A Glimpse into Remote Learning with Jefferson's Evonne Jenkins

A Glimpse into Remote Learning with Jefferson's Evonne Jenkins
Posted on 04/29/2020

Since schools began the Remote Learning Plan due to the COVID facilities shutdown mandate, Evonne Jenkins has been offering interactive sessions for students. On any typical day of online learning, the class attendance reaches around 19 students in the Zoom sessions where they learn together for over two hours every day of the week.

"I believe the students are responding well because I expect EVERY student to participate in my Zoom class each day," said Jenkins.

At first, Jenkins sent typical work packets home with students, but quickly modernized her approach to adapt to the at-home learning environment by including lots of videos from NumberRock and Khan Academy.

"I am using many of the same materials that I used to teach face-to-face so that their work at least has some familiarity to it," added Jenkins. "While teaching, I want to keep things interesting for the kids!"

 

 

 

Online learning with Jenkins' class includes many of the same learning experiences as that of the physical classroom environment.

"I am teaching a math lesson every day, which includes a 20-minute 'spiral review' of concepts I have previously taught, followed by 20-30 minutes of new material," explained Jenkins. "Each day, I also teach a reading lesson. At the moment, we are studying Greek and Roman Myths. We are utilizing a packet of myths, and we are comparing and contrasting those myths with videos."

Jenkins also holds classroom science discussion at least two days per week and provides daily 5-minute mini-lessons for language. She loops in the school's media specialist and art teacher each week to diversify the learning experience for her students. Jenkins provides a small portion of time for stretching and fitness, but refers the students to Mr. Dalton's YouTube channel for a much heavier dose of physical education.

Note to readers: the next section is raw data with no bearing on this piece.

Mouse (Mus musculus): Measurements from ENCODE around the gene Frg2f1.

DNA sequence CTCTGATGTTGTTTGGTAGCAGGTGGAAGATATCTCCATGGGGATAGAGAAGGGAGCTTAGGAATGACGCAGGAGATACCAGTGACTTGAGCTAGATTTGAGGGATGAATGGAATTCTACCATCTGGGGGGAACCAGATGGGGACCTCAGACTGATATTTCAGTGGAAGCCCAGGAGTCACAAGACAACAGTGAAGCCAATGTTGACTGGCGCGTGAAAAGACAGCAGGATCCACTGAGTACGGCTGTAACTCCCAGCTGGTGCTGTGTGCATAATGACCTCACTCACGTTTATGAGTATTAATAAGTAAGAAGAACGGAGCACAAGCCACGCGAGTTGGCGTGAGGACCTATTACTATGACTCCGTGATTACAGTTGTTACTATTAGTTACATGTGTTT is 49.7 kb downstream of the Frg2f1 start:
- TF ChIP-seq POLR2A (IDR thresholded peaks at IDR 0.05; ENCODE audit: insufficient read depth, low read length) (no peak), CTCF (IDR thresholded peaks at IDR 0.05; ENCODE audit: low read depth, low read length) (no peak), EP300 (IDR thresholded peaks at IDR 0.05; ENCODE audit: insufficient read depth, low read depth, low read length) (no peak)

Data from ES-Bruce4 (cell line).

Mimicking that of the physical classroom experience, Jenkins also provides students with time to read to themselves during the Zoom call.

"I think it's important to give them time to read during class to ensure they are definitely reading some during the course of the day," she explained. "I also typically provide a 'homework' assignment for them to complete after class to again, make certain my students are reading."

 

 

 

Lastly, Jenkins sends daily communications to parents to keep them in the loop and to get their help in preparing the students for each class.  In doing this, the parents and students know exactly what to expect and can prepare for new softwares and tools such as Kahoot, a fun, quiz-style game used by teachers.

"Throughout a time of uncertainty, I hope I can continue to provide them with the certainty that I will do everything I can to deliver them the very best remote learning experience," said Jenkins.